Naturally there was a shop attached and after the lesson on argan oil production we were invited to look around and try some samples.  Actually it really was rather good but also terribly expensive so once again we apologised for not making a purchase and slipped out and away from the hard sell routine as quickly as we could.

Next it was a tannery and the price to pay for a rooftop view of the famous limestone dye pits was another difficult twenty minutes in a leather shop selling coats, jackets, slippers and bags. I didn’t think we were going to get out of there very easily but again Micky was our saviour when he negotiated the purchase of a belt and we were able to get away.  Abdul was waiting for us outside the tannery and he loaded us up into the taxi and we set off for the other end of the souk.

Disney (1992) and the Real Thing (2011):

003  Morocco Fez Blue Gate

We could have walked the short distance but this was no use to Hussein who really needed to keep us altogether because there was one last shop to visit.  Abdul dropped us off at Fez’s most picturesque entrance, the Blue Gate, Bab Boujloud, blue on one side, the colour of Fez and green on the other, the Muslim colour of peace.  We walked a short way into the souk which on account of this being Friday was disappointingly quiet and closing up for the day and then we ended up in a silversmiths shop where there were more invitations to look and buy but I think they sensed that we were all shopped-out by now and not in purchasing mood and so they let us go quite quickly.

Abdul drove us back to the Riad and then it was time to settle up with Hussein.  We asked how much and he said there was no set price and we should pay what we thought the tour was worth.  This was difficult for us because we had no idea so we pressed him for some clues on what he might expect and we decided on €60 which he seemed to be happy with.  We said goodbye and he hurried off presumably back to the shops and the restaurant to pick up his commission on the sales we had been tricked into.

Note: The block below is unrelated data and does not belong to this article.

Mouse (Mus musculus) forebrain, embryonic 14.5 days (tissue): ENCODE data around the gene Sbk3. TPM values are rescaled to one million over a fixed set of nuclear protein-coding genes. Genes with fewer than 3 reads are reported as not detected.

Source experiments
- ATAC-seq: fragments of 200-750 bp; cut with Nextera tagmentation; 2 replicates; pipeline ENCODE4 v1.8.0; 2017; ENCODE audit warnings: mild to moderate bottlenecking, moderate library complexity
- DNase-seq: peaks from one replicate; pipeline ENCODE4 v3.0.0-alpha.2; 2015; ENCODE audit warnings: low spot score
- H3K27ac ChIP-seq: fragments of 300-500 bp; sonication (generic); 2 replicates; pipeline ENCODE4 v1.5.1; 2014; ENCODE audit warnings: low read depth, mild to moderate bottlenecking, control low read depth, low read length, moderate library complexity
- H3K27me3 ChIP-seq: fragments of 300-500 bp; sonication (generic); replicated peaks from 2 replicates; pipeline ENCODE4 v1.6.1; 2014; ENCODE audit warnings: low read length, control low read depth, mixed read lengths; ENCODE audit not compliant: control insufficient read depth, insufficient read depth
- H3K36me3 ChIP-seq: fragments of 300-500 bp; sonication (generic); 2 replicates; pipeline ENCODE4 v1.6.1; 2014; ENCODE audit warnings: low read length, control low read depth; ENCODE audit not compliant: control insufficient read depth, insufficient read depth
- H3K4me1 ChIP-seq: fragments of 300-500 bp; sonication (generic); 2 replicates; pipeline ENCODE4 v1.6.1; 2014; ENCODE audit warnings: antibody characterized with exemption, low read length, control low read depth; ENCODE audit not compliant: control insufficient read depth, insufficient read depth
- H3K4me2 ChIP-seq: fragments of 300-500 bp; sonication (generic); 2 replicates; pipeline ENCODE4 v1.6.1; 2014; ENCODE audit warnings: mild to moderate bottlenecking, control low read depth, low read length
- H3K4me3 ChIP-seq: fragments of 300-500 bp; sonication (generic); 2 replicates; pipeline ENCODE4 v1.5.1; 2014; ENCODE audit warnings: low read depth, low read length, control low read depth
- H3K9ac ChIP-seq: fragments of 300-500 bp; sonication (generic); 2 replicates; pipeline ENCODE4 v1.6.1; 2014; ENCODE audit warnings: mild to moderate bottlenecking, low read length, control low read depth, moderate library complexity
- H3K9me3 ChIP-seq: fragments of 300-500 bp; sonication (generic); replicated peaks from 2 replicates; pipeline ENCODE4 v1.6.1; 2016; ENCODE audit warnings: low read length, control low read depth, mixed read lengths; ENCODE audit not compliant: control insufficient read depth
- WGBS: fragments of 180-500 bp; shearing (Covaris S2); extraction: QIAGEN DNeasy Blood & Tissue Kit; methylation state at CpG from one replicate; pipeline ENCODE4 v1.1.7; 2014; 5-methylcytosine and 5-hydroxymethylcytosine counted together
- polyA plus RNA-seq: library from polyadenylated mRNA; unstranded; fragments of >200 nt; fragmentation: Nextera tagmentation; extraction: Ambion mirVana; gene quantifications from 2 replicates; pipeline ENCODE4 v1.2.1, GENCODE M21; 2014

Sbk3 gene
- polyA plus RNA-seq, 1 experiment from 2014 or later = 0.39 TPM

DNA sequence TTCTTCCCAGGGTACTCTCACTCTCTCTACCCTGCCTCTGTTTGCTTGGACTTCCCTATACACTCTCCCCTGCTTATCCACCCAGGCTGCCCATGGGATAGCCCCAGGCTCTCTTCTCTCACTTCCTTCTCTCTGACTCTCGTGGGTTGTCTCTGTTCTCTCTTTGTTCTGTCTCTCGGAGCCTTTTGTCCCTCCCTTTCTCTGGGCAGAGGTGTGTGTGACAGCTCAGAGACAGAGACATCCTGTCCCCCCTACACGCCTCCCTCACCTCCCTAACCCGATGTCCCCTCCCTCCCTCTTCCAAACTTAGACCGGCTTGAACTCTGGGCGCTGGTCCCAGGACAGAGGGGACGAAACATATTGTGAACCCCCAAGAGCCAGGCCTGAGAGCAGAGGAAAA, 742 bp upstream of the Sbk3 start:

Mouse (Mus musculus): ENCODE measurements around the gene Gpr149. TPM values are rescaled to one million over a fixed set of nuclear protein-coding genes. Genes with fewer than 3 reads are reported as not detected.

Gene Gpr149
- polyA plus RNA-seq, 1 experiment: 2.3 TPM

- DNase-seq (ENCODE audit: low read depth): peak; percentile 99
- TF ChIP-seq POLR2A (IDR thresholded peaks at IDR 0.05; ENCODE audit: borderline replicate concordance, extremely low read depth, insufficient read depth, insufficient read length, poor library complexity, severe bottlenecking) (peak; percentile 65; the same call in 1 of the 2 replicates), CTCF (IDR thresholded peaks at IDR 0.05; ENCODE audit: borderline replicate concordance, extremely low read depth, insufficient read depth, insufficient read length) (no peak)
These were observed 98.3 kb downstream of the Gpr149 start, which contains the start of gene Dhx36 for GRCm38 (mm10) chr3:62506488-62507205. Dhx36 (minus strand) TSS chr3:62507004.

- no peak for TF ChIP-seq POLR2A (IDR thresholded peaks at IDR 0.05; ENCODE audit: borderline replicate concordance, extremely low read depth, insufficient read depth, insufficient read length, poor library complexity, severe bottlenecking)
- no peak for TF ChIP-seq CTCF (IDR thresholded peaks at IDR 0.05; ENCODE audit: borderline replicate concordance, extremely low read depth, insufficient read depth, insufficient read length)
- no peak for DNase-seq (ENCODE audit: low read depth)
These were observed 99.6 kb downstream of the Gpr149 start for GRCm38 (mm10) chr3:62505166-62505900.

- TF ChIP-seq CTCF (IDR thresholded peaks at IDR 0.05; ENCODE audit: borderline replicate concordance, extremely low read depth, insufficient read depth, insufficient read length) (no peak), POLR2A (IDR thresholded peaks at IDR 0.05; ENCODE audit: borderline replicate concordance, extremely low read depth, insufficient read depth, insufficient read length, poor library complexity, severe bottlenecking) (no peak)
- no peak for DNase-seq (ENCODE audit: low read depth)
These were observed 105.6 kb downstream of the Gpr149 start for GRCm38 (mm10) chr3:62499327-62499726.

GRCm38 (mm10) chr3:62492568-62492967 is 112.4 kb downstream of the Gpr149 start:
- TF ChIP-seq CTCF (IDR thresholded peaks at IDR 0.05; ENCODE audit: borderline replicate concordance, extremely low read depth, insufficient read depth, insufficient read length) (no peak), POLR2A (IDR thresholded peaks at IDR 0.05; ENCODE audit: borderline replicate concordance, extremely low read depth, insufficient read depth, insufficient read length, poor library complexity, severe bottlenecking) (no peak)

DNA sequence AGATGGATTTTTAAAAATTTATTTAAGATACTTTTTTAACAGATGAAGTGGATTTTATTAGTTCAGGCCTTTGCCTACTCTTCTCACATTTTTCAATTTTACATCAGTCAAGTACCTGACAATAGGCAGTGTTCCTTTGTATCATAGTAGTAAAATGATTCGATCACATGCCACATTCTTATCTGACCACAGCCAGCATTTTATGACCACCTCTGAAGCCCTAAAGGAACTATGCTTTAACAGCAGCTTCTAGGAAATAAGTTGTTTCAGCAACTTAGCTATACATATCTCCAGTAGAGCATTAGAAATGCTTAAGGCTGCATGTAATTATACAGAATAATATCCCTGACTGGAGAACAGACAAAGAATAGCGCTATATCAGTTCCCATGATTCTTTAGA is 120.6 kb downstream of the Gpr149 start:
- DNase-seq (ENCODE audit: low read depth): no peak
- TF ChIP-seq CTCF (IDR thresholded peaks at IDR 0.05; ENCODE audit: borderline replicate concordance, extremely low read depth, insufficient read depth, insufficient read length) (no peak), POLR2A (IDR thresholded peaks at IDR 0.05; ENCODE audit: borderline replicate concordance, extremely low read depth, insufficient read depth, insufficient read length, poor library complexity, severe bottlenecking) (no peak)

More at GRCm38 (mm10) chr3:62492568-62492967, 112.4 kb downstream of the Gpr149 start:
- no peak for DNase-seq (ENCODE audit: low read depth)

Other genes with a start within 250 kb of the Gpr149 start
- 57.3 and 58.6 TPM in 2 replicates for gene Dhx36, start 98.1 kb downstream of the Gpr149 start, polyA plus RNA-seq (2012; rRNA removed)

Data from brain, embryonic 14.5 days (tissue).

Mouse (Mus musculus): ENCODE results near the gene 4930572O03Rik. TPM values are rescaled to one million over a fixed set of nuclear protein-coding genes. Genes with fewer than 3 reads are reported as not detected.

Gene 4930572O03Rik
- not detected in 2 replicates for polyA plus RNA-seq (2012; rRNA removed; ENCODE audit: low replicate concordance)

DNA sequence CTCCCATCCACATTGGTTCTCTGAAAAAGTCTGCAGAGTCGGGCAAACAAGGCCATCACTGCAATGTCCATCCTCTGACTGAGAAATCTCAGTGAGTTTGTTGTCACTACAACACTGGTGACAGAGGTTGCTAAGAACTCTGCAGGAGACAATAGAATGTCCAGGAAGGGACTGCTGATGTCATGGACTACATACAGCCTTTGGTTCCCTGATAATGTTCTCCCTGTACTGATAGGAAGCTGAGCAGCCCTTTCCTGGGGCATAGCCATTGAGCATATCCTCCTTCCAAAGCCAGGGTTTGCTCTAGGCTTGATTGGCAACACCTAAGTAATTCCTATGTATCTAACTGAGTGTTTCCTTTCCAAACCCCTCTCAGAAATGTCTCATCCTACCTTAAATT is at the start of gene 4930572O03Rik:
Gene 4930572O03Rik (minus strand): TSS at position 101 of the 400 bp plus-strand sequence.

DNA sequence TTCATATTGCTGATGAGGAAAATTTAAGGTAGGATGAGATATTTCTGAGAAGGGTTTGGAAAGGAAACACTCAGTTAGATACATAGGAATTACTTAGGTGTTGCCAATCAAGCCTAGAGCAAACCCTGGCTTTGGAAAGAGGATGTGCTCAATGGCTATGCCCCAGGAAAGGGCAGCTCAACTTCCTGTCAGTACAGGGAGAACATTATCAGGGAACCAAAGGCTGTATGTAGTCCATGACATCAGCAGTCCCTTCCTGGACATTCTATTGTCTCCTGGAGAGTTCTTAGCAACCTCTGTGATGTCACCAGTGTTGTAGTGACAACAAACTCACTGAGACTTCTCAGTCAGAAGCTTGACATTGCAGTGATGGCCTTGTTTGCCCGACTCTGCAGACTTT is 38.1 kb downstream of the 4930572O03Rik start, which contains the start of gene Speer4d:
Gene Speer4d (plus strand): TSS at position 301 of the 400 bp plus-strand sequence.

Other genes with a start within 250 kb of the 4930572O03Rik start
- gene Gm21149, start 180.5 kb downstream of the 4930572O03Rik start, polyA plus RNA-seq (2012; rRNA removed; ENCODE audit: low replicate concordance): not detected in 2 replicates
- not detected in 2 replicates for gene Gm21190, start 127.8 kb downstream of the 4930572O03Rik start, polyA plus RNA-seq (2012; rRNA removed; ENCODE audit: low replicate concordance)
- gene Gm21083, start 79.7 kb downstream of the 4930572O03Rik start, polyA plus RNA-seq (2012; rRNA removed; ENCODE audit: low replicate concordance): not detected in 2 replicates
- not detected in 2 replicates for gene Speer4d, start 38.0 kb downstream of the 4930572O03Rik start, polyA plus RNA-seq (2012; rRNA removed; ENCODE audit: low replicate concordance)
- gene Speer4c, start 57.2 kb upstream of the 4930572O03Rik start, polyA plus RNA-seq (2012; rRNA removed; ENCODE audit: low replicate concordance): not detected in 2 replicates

Disney (1992) and the Real Thing (Marrakech 2010):

Disney Marrakech Entertainers  

22 responses to “Around The World in Eighty Minutes – Part Three, Morocco

  1. I enjoyed these posts of how you compared the visits to the real thing. Have a wonderful Christmas.


  2. I enjoyed reading this very much, Andrew. I’m also impressed Disney was faithful to the originals.


  3. Pingback: More From EPCOT World Showcase | Have Bag, Will Travel

  4. Pingback: EPCOT World Showcase – Morroco | Have Bag, Will Travel

  5. Fascinating to see the Disney vs the real thing photos Andrew. Sounds like you did a far better job of being firm about rugs. We need up with two from Turkey. 🙂


  6. Touring the souks sounds like a job for the hardy!


  7. Pingback: A Previous Visit to Morocco | Have Bag, Will Travel

  8. Oh my! Shades of the perfume bottle shop and papyrus “museum” in Cairo.


  9. Couldn’t resist this

    Liked by 1 person

  10. One thing about hundreds of miles of trail in the middle of nowhere, Andrew. No salesmen. 🙂 –Curt


  11. I don’t really like to be negative, but a colleague at work, who is very well travelled and who has himself worked as a tour guide in France, said that Morocco was the worst place he had ever been to for this kind if thing and it went a long way to create probably the worst holiday experience ever for him and his wife. And it’s such a pity because your photos show what superb architecture and mosaics there are to look at.


    • I probably agree John. I liked Morocco but the constant pestering was a real nuisance. Marrakech was not so bad but in Fes it became aggressive and abusive. The last time that I went to Morocco was to the coastal city of Essaouira which I have to say was really not so bad. I have been to Morocco, I wouldn’t go back!


  12. I think I would have ditched him earlier.


  13. ha..ha.. interesting how you compare it with the Disney and how the guide tries to get all of you spend the money on the shops so he can gets a commissions.
    I personally enjoy Morroco and we travel on our own without a guide so we can stop and see whatever we want to see without anybody rushing us around.
    It was an interesting country and I found people are friendly. Shame you did not have a good experience there.


Leave a Reply

Fill in your details below or click an icon to log in: Logo

You are commenting using your account. Log Out /  Change )

Facebook photo

You are commenting using your Facebook account. Log Out /  Change )

Connecting to %s

This site uses Akismet to reduce spam. Learn how your comment data is processed.